Entangle puzzle game beta review

Overview

Entangle is a puzzle game by Australian developer Blake Garner. It is currently Greenlit on Steam and is slated for a mid-late February release. The goal is to pull long coloured game pieces around pre-defined tracks in order to touch the goal point for each one. Each piece can only travel along tracks of the same colour, along with some special colour-changing and non-coloured track segments. The core challenge is that the tracks are arranged so that pieces block each other unless moved in the right sequence, leading to puzzles that start simple…

entangle_level_2

…and quickly progress in complexity.

entangle_level_26

A core component of the puzzles is two types of special track segments. The first type can have its colour changed by the player, generally cycling through all four colours though sometimes only a select two or three. The second special track segment is white track on which any colour piece can move and which can be rotated to connect to different nearby tracks. Both of these can be seen in the second screenshot above. In addition there are locked barriers that the pieces cannot pass through, requiring a different piece to touch a key placed along their track in order to unlock.

Gameplay experience

There are 50 levels in the game and at the time of writing I have completed 30 of them. The pacing has felt good, with new mechanics and sequences of movement introduced slowly enough to avoid becoming overwhelming but quickly enough to avoid boredom. Some levels do give an initial moment of “where do I even start”, but generally a few seconds of logically working through what’s needed (“I need to open that lock before I can move that piece, so how do I reach the key?”, etc) gives a good idea of the first few moves.

The straightforward graphics are a good decision for games of this type in my opinion, focusing the player on their task with minimal distractions. The graphics are something that are easy to overdo. This is particularly the case for AAA developers that have to justify their much higher production costs by pushing the visual impact, but can also be a problem for indie developers who feel they have to compete in that regard. The graphical style in Entangle combined with the dragging type interaction makes me feel that it would carry over well to mobile platforms and particularly for tablet sized devices.

The game only has one background music track. However, the track loops cleanly and isn’t distracting and so I wouldn’t count the lack of variety as a negative. This is a type of game where you are more focused on solving the puzzle than listening to the music.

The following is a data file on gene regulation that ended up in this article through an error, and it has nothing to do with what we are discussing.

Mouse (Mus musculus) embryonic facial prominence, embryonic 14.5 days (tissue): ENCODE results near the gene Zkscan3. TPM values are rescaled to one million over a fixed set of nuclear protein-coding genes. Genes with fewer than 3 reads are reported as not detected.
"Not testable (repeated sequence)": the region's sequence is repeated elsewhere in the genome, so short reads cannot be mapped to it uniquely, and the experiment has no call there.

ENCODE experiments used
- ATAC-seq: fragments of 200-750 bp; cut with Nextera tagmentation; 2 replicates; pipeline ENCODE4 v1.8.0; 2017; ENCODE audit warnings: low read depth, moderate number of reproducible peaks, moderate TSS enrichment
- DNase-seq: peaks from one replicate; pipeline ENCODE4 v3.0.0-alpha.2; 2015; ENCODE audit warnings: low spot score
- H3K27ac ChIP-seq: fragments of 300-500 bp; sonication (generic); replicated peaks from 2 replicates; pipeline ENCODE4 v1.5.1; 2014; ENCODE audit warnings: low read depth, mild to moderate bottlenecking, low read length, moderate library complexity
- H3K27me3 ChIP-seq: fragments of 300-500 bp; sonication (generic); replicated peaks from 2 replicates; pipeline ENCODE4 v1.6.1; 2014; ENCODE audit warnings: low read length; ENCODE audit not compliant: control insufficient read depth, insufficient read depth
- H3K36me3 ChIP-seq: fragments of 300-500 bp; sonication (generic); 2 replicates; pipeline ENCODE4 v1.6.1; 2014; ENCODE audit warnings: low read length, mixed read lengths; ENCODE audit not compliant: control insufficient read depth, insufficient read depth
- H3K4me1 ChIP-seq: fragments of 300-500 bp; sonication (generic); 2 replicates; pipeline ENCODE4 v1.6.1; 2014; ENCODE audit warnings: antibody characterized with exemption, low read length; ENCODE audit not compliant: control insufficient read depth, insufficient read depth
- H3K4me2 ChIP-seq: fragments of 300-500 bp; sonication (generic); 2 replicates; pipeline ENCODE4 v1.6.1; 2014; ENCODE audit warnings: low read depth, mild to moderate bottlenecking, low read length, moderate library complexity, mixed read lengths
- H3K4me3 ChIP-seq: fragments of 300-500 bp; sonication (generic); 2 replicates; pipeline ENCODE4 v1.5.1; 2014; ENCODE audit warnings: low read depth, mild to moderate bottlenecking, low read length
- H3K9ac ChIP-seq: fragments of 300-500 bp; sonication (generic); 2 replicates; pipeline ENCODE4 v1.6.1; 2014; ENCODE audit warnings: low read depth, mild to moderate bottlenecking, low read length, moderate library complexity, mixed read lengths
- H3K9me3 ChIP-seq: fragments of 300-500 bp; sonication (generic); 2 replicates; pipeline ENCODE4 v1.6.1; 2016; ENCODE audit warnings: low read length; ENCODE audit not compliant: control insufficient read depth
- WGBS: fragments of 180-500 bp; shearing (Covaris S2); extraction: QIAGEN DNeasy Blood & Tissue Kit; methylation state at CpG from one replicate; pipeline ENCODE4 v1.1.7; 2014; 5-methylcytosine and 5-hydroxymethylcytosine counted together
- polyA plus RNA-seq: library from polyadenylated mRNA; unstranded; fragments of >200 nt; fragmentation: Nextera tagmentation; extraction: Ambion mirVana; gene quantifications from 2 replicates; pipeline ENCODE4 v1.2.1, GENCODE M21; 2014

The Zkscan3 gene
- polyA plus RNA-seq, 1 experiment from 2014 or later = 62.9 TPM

Issues and suggestions

In terms of problems with the game, I don’t really have much to say. It launched without issues and the simple menu meant I was straight into playing. I was occasionally annoyed by the game not letting me continue pulling a piece if my pointer deviated too far from the track, but the developer has said they are already looking into increasing the tolerances for that a little. The 50 levels provided by the game may seem a little low depending on how you play, either casually when you have a minute here and there or aiming for completion in one session, so it will be interesting to see whether the developer intends to expand this over time.

I would also be interested in seeing support for user-created levels and perhaps some kind of guidance for players in terms of the minimum number of moves (counting track “ticks”) that a puzzle can be completed in, though those are a bonus rather than a requirement.

Conclusion

Overall, Entangle is a fun puzzle game that you can pick up and play at any time. Just beware of the “just one more puzzle” syndrome that these types of game inevitably provoke, otherwise the 50 levels might not last long.

Disclosure: I was provided with a free copy of the beta version of the game for the purpose of providing feedback to the developer. I was not given any additional incentive to write this article nor any restrictions on what I could discuss.

John Kemp

I am a software developer by day, but have yet to sink my teeth into game development.

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